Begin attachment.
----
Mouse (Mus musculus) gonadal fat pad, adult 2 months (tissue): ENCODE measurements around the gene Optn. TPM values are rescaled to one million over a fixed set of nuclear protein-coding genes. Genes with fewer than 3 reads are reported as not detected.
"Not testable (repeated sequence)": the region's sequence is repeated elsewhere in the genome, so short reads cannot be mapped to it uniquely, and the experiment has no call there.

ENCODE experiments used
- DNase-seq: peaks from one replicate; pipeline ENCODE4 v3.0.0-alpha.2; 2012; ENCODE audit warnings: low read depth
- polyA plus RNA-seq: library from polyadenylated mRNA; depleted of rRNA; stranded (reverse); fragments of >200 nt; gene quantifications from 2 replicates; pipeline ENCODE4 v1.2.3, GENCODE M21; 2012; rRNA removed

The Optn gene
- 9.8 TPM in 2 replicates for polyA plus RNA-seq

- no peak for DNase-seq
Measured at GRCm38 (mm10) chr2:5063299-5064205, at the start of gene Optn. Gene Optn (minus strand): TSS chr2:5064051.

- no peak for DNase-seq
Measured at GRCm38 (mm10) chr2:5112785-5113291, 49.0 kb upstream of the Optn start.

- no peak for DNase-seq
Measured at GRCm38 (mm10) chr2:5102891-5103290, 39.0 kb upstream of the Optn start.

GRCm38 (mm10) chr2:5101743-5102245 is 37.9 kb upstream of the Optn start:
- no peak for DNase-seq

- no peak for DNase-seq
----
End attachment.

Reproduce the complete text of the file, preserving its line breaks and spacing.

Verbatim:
Mouse (Mus musculus) gonadal fat pad, adult 2 months (tissue): ENCODE measurements around the gene Optn. TPM values are rescaled to one million over a fixed set of nuclear protein-coding genes. Genes with fewer than 3 reads are reported as not detected.
"Not testable (repeated sequence)": the region's sequence is repeated elsewhere in the genome, so short reads cannot be mapped to it uniquely, and the experiment has no call there.

ENCODE experiments used
- DNase-seq: peaks from one replicate; pipeline ENCODE4 v3.0.0-alpha.2; 2012; ENCODE audit warnings: low read depth
- polyA plus RNA-seq: library from polyadenylated mRNA; depleted of rRNA; stranded (reverse); fragments of >200 nt; gene quantifications from 2 replicates; pipeline ENCODE4 v1.2.3, GENCODE M21; 2012; rRNA removed

The Optn gene
- 9.8 TPM in 2 replicates for polyA plus RNA-seq

- no peak for DNase-seq
Measured at GRCm38 (mm10) chr2:5063299-5064205, at the start of gene Optn. Gene Optn (minus strand): TSS chr2:5064051.

- no peak for DNase-seq
Measured at GRCm38 (mm10) chr2:5112785-5113291, 49.0 kb upstream of the Optn start.

- no peak for DNase-seq
Measured at GRCm38 (mm10) chr2:5102891-5103290, 39.0 kb upstream of the Optn start.

GRCm38 (mm10) chr2:5101743-5102245 is 37.9 kb upstream of the Optn start:
- no peak for DNase-seq

- no peak for DNase-seq